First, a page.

The objectives of this new agreement include exploring the applications and opportunities between HAS and SNC utilizing the Uncrewed Dream Chaser spacecraft to serve the needs of government, science, research, consumer and commercial enterprise while also building awareness of the positive economic impact of the Ellington Airport/Spaceport to the state of Texas. The new agreement is in anticipation of HAS receiving its spaceport license approval for Ellington Airport.

"The Houston Airport System is pleased to continue working with Sierra Nevada Corporation as a landing site for their Dream Chaser spacecraft," said Arturo Machuca, general manager, Ellington Airport. "As we move into the final phase of receiving our spaceport license it is important that HAS work with private industry to ensure the sustainability of the Houston Spaceport. The Dream Chaser spacecraft, with its unique horizontal runway landing capability, low-g entry and use of non-toxic propulsion, makes it an ideal test bed for biomedical, pharmaceutical, cellular and genetic research payloads. Houston, a leader in space-based biomedical research, is eager to work with SNC to sustain and advance these research opportunities in low-Earth orbit, then gently return them directly to Houston for immediate unloading."

The Dream Chaser Cargo System is an autonomous system developed to provide cargo transportation services to the International Space Station (ISS). The Dream Chaser Cargo Systems is a mission variant of the Dream Chaser Space System that exceeds NASA's goals for cargo transportation to the ISS, including rapid return of critical science.

Robert Pearlman
Editor

Posts: 32701
From: Houston, TX
Registered: Nov 1999

posted 03-25-2015 04:41 AM     Click Here to See the Profile for Robert Pearlman   Click Here to Email Robert Pearlman     Edit/Delete Message   Reply w/Quote
Houston aviation officials said Tuesday (March 24) the city will likely obtain a spaceport license by early this summer from the Federal Aviation Administration for Ellington Airport, the Houston Chronicle reports.
"Before July we are very optimistic that you'll be living in a city with a spaceport as part of its infrastructure," said Arturo Machuca, general manager of Ellington Airport.

No rockets will launch from Ellington's spaceport... but with its runway and spaceport license, the city hopes to capture a piece of the emerging space tourism industry, which comes in a variety of spacecraft and space planes, as well as develop other related aerospace infrastructure at the 700-acre site in southeast Houston.

Machuca mentioned the likelihood of a contract with a company to manufacture drones, and hopes to eventually bring spacecraft building enterprises as well to Houston.

Robert Pearlman
Editor

Posts: 32701
From: Houston, TX
Registered: Nov 1999

posted 07-01-2015 03:07 PM     Click Here to See the Profile for Robert Pearlman   Click Here to Email Robert Pearlman     Edit/Delete Message   Reply w/Quote
collectSPACE
Houston, we have a spaceport: FAA gives 'Space City' license for launches

The Houston airport where astronauts have departed on training flights for more than 50 years is now host to the United States' newest commercial spaceport.

The Houston Airport System (HAS) on Tuesday (June 30) was granted a launch site license from the FAA (Federal Aviation Administration) establishing Ellington Airport near the NASA Johnson Space Center as the tenth commercial spaceport in the country.

"Houston has a rich history in space operations. We have a first-class airport system that already connects Houston to the rest of the globe. We want to make sure that airport system is part of connecting Houston to space," Houston Mayor Annise Parker said at a press conference Tuesday.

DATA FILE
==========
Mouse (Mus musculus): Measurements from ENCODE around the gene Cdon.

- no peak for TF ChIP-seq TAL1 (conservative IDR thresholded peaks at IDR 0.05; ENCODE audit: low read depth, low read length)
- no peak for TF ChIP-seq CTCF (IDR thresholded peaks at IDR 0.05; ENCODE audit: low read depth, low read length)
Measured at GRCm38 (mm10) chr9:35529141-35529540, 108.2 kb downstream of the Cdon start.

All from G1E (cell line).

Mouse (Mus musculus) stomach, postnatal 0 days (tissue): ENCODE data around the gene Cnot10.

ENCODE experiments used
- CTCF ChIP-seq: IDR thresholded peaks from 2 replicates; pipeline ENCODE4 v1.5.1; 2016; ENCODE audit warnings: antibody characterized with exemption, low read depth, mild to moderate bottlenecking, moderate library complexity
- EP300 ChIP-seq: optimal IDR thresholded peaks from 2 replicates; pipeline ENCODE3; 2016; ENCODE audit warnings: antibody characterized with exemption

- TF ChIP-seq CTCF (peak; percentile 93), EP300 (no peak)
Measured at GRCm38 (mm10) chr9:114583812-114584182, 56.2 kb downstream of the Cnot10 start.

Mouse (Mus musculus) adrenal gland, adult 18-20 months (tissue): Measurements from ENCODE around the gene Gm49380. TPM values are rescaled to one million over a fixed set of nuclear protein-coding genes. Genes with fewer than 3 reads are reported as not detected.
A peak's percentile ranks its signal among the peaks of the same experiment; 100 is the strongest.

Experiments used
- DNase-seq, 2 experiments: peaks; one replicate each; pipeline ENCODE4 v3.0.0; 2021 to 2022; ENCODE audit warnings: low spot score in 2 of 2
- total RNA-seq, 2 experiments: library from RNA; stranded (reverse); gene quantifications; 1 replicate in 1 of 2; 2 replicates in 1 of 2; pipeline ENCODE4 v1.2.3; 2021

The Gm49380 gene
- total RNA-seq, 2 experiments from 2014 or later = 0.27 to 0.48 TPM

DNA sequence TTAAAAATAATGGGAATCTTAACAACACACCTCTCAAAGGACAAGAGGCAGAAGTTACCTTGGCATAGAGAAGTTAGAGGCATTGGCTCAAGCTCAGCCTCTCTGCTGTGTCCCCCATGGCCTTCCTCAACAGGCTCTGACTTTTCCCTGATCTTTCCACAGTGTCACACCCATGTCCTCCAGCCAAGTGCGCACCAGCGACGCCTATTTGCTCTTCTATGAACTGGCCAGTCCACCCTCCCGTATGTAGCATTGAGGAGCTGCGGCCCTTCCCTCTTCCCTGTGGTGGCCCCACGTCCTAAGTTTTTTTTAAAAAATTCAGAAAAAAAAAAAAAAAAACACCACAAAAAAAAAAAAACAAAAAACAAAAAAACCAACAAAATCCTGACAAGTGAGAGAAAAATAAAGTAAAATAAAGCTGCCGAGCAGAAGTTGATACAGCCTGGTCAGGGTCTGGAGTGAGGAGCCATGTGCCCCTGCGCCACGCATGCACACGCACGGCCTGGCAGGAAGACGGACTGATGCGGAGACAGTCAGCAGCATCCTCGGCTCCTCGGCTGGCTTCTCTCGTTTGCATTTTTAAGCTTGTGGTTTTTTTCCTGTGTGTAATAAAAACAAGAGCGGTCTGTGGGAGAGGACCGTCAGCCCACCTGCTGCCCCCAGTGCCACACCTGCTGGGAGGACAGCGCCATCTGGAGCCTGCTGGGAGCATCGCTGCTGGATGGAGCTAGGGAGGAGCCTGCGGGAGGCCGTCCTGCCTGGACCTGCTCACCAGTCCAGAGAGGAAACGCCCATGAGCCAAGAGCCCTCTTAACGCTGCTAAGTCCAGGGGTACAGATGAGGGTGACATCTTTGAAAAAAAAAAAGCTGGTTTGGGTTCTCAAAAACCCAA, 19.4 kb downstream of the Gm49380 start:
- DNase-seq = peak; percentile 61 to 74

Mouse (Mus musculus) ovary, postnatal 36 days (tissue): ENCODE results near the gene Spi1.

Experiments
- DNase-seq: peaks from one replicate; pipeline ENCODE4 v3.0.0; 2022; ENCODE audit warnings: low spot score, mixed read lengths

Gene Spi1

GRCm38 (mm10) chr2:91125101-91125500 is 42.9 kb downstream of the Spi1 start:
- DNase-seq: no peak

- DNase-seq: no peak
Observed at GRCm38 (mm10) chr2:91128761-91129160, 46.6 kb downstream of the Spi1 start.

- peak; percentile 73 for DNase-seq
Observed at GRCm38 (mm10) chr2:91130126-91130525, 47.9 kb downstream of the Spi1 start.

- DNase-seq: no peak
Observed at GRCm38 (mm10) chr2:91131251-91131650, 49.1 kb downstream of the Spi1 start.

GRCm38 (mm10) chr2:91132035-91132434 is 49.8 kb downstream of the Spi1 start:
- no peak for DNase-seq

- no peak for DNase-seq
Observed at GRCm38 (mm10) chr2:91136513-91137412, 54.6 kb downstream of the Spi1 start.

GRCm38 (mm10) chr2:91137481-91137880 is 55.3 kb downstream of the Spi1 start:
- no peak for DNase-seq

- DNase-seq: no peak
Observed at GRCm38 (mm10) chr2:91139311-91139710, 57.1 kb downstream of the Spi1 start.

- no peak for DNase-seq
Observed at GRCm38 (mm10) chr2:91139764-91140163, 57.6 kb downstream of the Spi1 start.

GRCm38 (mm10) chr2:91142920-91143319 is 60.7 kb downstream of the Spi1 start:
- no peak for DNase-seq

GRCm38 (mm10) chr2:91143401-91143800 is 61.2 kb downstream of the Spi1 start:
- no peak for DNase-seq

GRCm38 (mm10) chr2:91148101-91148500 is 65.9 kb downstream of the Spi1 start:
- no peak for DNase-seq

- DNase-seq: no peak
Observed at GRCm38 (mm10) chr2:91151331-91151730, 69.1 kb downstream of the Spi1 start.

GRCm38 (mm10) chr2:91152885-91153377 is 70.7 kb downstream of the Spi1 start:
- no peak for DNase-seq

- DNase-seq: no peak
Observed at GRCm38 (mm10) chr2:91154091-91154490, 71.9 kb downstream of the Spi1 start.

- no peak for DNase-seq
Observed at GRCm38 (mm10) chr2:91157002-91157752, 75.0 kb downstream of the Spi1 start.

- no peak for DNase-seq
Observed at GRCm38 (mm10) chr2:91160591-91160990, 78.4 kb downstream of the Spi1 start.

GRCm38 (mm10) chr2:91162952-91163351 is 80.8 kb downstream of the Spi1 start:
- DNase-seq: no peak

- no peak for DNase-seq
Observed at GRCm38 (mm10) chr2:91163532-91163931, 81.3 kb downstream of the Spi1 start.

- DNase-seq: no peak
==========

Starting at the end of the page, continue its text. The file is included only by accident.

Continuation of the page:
Cozmosis22
Member

Posts: 553
From: Texas * Earth
Registered: Apr 2011

posted 07-01-2015 03:29 PM     Click Here to See the Profile for Cozmosis22     Edit/Delete Message   Reply w/Quote
Well. about two years after their initial proposal of this venture they got their official designation. Maybe in another two years they will actually launch something into space. Maybe not? Still, nice bit of political rhetoric, quote Mayor Parker "...connecting Houston to space."

dabolton
Member

Posts: 385
From: Seneca, IL, US
Registered: Jan 2009

posted 07-02-2015 10:43 AM     Click Here to See the Profile for dabolton     Edit/Delete Message   Reply w/Quote
All existing space vehicles use toxic fuels for maneuvering engines which are usually vented pre- or post-landing. How will they manage this in an urban environment? Ellington is surrounded by homes and businesses.

Robert Pearlman
Editor

Posts: 32701
From: Houston, TX
Registered: Nov 1999

posted 07-02-2015 11:02 AM     Click Here to See the Profile for Robert Pearlman   Click Here to Email Robert Pearlman     Edit/Delete Message   Reply w/Quote
The FAA's final environment assessment of the Houston Spaceport is here.
After reviewing and analyzing currently available data and information on existing conditions and the potential impacts of the Proposed Action, the FAA has determined that the Proposed Action would not significantly impact the quality of the human environment.

...for nominal launches, all of the oxidizer would be consumed during the RLV powered flight. For aborted flights, the oxidizer would be released and evaporate before landing, while the fuel would remain onboard and would be returned to the ground by the RLV.

For a nominal launch, no hazardous post-flight ground operations would be required to return the RLV to safe conditions. In the event the oxidizer is not completely consumed or released, the RLV would be moved to an area with an established safety clear zone (i.e., OLA), and the remaining oxidizer and fuel would be removed in accordance with safety procedures developed for the Houston Spaceport.

All times are CT (US)

next newest topic | next oldest topic

Administrative Options: Close Topic | Archive/Move | Delete Topic
Post New Topic  Post A Reply
Hop to:

Contact Us | The Source for Space History & Artifacts

Copyright 1999-2015 collectSPACE.com All rights reserved.


Ultimate Bulletin Board 5.47a





advertisement